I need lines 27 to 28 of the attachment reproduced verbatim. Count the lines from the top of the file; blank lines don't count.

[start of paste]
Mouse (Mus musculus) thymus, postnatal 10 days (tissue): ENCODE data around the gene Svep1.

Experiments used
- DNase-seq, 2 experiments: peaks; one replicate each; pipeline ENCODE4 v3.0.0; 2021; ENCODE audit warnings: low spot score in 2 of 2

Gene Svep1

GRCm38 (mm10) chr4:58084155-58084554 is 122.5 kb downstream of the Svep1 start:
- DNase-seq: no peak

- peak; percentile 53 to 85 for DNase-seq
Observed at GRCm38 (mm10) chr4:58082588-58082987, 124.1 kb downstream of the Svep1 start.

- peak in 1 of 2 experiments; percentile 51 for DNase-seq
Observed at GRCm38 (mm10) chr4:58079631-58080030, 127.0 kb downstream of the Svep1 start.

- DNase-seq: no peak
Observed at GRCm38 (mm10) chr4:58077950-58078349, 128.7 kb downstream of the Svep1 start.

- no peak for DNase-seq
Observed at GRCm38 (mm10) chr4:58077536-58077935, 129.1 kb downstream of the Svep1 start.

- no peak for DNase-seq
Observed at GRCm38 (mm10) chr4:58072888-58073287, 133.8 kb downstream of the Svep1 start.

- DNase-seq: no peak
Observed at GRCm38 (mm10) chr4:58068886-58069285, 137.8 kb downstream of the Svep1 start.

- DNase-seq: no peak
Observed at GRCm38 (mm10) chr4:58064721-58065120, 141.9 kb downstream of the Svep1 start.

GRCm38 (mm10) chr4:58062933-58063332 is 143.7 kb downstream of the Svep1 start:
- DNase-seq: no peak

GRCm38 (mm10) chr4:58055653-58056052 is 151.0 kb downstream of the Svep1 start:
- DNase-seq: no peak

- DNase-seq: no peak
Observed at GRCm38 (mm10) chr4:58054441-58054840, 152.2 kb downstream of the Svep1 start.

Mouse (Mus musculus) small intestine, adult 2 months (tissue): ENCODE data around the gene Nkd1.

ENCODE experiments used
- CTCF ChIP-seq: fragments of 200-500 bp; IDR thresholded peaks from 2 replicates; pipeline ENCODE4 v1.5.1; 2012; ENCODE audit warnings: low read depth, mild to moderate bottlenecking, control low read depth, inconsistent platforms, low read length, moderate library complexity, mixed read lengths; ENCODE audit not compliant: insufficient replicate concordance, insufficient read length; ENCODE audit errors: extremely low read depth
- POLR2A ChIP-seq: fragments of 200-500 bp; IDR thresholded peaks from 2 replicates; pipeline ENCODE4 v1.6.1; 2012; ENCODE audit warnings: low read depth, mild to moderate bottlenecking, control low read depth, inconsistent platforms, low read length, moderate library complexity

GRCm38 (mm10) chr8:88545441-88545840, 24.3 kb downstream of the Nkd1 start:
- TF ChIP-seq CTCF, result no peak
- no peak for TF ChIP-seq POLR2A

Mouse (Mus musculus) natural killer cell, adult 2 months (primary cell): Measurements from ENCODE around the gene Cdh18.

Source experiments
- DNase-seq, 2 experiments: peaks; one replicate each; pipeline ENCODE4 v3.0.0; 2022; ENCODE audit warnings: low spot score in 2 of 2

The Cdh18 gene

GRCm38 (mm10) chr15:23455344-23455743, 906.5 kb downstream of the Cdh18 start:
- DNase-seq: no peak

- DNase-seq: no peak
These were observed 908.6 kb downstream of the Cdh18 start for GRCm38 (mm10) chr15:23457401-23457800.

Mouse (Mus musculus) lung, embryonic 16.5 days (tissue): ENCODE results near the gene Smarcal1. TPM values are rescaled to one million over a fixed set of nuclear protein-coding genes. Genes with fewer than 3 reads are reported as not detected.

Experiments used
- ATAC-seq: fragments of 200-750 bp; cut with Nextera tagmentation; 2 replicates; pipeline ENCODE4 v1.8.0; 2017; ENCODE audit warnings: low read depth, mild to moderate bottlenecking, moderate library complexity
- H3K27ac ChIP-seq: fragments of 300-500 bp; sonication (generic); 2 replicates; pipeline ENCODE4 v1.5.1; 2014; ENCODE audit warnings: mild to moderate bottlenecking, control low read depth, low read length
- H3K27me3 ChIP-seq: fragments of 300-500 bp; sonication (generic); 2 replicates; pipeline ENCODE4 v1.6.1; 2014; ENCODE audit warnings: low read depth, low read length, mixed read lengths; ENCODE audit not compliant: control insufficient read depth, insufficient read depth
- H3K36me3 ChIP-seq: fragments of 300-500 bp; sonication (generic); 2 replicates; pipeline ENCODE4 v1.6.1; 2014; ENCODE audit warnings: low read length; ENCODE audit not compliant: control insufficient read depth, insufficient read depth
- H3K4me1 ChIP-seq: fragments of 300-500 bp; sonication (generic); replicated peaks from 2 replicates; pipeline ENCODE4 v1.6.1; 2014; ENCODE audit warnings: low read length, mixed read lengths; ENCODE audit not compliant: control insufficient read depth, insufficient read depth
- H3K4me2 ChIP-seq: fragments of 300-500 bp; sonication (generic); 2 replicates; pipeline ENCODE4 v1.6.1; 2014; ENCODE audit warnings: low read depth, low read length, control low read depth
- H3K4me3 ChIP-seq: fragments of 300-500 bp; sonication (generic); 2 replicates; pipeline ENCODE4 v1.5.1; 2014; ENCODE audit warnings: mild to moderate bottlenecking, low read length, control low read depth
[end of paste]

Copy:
Mouse (Mus musculus) small intestine, adult 2 months (tissue): ENCODE data around the gene Nkd1.

ENCODE experiments used